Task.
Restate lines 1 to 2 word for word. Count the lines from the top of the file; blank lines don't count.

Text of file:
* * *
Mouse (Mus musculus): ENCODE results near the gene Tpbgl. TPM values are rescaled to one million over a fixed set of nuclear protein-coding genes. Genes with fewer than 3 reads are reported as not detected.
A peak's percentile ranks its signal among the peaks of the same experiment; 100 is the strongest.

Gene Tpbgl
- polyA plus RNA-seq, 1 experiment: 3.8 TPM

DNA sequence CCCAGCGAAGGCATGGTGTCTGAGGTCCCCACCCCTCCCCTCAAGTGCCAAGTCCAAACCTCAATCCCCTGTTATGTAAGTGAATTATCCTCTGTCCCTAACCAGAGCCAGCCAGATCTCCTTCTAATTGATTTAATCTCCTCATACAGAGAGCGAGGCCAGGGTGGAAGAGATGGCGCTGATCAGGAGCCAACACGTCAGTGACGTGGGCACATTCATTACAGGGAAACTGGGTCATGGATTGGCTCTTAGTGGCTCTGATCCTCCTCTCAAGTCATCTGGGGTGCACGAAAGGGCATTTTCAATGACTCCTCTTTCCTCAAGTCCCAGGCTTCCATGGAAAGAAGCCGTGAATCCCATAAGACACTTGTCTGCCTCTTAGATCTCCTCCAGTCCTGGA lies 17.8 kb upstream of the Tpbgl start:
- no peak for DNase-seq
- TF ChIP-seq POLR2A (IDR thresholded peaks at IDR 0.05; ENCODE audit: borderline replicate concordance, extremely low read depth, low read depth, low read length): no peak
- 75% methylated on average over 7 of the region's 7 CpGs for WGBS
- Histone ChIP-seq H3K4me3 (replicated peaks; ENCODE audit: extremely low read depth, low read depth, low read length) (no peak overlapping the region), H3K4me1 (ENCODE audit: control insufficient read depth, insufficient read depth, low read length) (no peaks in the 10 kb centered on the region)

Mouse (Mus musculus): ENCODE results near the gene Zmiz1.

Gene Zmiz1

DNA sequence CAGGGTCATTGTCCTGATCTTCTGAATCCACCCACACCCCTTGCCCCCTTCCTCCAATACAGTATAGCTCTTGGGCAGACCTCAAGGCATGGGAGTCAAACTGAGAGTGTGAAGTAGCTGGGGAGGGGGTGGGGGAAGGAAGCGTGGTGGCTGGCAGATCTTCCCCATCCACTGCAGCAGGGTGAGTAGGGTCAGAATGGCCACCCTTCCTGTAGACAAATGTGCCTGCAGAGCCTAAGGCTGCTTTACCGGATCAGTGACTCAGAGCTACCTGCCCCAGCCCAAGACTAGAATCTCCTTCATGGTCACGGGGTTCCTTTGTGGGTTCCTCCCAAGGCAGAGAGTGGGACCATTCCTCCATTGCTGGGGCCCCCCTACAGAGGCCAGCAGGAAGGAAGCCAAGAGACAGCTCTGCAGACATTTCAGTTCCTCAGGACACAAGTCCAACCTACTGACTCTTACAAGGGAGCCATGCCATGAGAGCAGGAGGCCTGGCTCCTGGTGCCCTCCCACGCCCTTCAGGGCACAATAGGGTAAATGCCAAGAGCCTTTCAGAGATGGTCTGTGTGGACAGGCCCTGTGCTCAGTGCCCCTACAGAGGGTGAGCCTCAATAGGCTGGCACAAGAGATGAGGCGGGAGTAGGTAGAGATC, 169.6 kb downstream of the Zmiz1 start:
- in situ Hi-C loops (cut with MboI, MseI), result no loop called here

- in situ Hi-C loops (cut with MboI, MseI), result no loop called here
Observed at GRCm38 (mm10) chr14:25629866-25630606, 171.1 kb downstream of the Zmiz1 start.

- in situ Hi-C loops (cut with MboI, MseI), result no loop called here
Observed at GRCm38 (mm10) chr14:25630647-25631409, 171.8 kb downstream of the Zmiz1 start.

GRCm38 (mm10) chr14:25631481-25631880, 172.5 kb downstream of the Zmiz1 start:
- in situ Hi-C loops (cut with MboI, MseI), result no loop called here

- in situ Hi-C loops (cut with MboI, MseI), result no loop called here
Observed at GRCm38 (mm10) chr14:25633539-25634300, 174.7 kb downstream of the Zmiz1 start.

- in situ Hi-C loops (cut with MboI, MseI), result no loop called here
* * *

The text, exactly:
Mouse (Mus musculus): ENCODE results near the gene Tpbgl. TPM values are rescaled to one million over a fixed set of nuclear protein-coding genes. Genes with fewer than 3 reads are reported as not detected.
A peak's percentile ranks its signal among the peaks of the same experiment; 100 is the strongest.